The Metabarons are a dynasty of ultimate warriors, originally featured in The Incal – one of the seminal euro-comics of the 1980s – then spinning off into their own series, called The Metabarons, currently collected in a 550-page hardback book by Humanoids and reviewed here.
The original series followed the Metabarons through all eight generations of their dynasty. Although each Metabaron has been different, certain traditions initiated by the first Metabaron (although not always purposefully) have been upheld in order for the next generation to succeed the previous: a mutilation by their father’s hand; a childhood devoted to training and killing; and ultimately a face-off with their father that must result in the death of one or the other. Along the way, the Metabarons have amassed a huge fortune by selling their superior services to the highest bidder (when it pleases them), which has allowed them to develop and invest in the best military technology, further cementing their place at the top of humanity’s soldiering food chain.
If all this is news to you, this book isn’t the place to start. A rich history awaits you in the original Metabarons series that feeds directly into this volume. Without it, the story in this new book can still work, but much of its subtlety will simply wash over you. Seriously, if you fancy some of this deeply detailed, brutally barbaric, surprisingly saucy and frequently funny sci-fi space opera, head for The Metabarons collection first. It’s held up very well over the last couple of decades and if you like that you can always come back for more.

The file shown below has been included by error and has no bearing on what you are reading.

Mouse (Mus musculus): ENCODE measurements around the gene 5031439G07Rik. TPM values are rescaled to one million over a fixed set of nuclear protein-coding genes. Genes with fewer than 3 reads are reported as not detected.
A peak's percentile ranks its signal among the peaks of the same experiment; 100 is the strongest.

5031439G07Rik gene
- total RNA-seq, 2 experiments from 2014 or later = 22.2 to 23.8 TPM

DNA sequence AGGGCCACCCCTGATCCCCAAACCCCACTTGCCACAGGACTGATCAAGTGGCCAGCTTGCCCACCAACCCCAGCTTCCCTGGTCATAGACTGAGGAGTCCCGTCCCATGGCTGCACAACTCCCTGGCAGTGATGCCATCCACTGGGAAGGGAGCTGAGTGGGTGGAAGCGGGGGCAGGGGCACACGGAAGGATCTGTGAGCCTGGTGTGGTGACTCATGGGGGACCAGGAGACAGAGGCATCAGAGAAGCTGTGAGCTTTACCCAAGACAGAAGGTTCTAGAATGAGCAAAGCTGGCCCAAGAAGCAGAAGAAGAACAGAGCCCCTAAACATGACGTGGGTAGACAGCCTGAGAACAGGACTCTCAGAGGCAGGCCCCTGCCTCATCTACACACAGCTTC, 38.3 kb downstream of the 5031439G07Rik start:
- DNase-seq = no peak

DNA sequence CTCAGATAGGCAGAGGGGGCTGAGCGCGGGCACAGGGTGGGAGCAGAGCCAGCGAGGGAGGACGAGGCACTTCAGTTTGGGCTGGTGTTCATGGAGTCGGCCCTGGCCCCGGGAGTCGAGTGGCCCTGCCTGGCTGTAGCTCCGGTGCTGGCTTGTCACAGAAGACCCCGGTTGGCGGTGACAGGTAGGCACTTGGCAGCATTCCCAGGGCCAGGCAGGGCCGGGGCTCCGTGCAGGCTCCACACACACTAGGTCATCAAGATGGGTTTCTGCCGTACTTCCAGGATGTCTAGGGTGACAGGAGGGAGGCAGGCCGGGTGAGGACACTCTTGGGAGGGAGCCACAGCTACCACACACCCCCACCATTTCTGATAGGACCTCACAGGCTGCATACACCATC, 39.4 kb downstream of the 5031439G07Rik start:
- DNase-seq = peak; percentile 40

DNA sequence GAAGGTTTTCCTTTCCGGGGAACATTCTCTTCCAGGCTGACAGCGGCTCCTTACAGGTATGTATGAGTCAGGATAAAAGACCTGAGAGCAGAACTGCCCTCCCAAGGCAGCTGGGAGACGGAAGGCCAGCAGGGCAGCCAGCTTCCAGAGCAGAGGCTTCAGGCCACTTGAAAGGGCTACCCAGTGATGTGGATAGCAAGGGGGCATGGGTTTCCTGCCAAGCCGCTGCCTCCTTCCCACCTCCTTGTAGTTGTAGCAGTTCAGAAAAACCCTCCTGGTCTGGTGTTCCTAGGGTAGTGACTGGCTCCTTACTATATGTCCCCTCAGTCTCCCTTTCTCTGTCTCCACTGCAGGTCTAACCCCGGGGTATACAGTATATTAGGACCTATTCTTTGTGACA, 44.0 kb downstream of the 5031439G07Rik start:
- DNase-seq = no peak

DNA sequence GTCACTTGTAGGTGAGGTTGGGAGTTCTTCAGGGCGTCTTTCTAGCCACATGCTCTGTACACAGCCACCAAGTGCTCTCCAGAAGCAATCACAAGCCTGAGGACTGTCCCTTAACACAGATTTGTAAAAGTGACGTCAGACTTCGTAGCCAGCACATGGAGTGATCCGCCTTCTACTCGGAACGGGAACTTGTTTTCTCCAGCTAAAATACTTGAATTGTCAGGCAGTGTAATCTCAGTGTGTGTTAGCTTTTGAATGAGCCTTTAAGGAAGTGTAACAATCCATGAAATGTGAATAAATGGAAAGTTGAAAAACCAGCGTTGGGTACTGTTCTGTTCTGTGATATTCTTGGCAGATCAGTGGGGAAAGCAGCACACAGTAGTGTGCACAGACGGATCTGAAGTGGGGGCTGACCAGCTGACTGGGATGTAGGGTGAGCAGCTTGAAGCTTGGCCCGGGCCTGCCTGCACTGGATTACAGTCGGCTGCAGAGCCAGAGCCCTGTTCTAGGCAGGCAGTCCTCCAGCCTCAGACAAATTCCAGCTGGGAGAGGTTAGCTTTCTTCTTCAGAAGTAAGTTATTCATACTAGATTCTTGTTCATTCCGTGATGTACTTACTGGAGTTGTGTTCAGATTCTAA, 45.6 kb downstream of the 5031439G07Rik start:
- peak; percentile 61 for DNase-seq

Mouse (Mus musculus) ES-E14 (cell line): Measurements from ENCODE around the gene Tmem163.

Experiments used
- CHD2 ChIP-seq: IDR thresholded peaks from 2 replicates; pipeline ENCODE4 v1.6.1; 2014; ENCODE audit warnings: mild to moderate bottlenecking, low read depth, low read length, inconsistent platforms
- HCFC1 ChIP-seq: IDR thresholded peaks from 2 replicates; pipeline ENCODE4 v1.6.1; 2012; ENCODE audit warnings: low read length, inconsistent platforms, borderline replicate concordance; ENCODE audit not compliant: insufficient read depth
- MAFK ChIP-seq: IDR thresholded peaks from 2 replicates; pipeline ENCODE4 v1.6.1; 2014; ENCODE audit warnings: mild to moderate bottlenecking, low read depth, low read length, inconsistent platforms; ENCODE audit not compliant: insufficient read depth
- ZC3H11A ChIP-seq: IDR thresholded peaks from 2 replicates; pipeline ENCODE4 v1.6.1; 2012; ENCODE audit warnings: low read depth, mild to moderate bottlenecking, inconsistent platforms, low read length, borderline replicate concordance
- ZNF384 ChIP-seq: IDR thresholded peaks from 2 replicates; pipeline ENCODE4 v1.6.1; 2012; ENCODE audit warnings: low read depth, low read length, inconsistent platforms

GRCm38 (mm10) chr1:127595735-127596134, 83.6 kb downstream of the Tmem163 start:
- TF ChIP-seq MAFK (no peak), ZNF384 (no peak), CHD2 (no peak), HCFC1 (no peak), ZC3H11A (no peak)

Still here? Good, then I can presume you’re already a Metabaron fanatic and are ready for more of the same, in which case you won’t be disappointed. The action here revolves around the current Metabaron, but much is the same, with amusing sidekick Tonto helping (or is that hindering?), and the Metabaron proving a decidedly tough nut for his enemies to crack. Most of the action centres on the Metabaron’s foes, who are hatching plots to beat him to further their own nefarious causes. The Techno-Admiral of the title is a hard, vicious cyborg, intent on destroying the Metabaron with the full weight of his space navy behind him. He clones the Anti-Baron from a drop of the Metabaron’s own blood, fulfilling one element of the Metabaron code: that it’s only the progeny of the Metabaron that can defeat him.
The biggest difference between this and previous books is the change in artist, with original illustrator Juan Gimenez unavailable to work on these episodes. His replacement, Valentin Sécher, brings even more to the party, though, taking up the challenge of picking up where Gimenez left off and running a country mile with it. Some of the overtly sexual content is toned down and while Sécher doesn’t shy away from an exposed breast here and there, it’s less gratuitous than in The Metabarons series. He doesn’t shy away from the gore, though, and this remains an adult book crammed with darkness and violence: exactly how a Metabaron book should be.